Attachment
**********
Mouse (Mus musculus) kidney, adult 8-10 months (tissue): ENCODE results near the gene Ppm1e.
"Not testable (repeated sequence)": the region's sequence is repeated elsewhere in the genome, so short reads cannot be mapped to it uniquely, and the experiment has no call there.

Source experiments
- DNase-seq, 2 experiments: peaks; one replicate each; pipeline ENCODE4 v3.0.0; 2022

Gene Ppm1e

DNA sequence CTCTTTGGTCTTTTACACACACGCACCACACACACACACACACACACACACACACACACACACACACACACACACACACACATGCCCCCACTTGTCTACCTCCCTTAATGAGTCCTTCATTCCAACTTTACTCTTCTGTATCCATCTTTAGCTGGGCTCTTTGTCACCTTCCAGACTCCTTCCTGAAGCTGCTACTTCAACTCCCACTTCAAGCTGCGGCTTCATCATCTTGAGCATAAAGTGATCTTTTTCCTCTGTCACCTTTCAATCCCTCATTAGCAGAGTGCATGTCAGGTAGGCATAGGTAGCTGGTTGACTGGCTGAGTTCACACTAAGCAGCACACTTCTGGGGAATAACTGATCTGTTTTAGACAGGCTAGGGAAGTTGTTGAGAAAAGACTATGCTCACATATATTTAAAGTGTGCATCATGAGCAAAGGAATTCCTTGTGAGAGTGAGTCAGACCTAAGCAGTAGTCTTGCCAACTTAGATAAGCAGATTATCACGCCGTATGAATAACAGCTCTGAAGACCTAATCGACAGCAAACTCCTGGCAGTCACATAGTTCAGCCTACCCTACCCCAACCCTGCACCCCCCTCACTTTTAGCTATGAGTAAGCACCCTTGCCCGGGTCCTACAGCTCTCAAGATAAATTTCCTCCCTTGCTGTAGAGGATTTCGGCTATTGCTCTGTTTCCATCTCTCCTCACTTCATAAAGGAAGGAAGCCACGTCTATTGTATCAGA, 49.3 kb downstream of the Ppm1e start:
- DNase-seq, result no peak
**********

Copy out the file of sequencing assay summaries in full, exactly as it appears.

Mouse (Mus musculus) kidney, adult 8-10 months (tissue): ENCODE results near the gene Ppm1e.
"Not testable (repeated sequence)": the region's sequence is repeated elsewhere in the genome, so short reads cannot be mapped to it uniquely, and the experiment has no call there.

Source experiments
- DNase-seq, 2 experiments: peaks; one replicate each; pipeline ENCODE4 v3.0.0; 2022

Gene Ppm1e

DNA sequence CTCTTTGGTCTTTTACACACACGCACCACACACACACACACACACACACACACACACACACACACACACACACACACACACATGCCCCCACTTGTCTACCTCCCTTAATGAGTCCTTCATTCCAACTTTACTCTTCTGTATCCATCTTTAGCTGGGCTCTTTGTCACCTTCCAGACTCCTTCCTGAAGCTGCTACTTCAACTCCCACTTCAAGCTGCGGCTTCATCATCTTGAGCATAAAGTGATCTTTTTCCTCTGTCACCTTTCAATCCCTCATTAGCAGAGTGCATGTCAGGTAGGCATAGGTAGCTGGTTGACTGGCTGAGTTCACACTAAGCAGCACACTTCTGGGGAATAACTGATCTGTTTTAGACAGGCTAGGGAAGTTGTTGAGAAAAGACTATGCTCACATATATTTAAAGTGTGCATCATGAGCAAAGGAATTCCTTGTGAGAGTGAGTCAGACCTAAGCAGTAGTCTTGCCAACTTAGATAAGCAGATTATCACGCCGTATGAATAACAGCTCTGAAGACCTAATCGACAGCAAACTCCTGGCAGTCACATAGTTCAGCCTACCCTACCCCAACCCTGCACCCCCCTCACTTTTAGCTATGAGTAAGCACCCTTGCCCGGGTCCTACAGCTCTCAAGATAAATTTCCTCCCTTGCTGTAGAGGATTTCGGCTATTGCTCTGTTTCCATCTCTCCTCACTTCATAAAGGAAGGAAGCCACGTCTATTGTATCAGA, 49.3 kb downstream of the Ppm1e start:
- DNase-seq, result no peak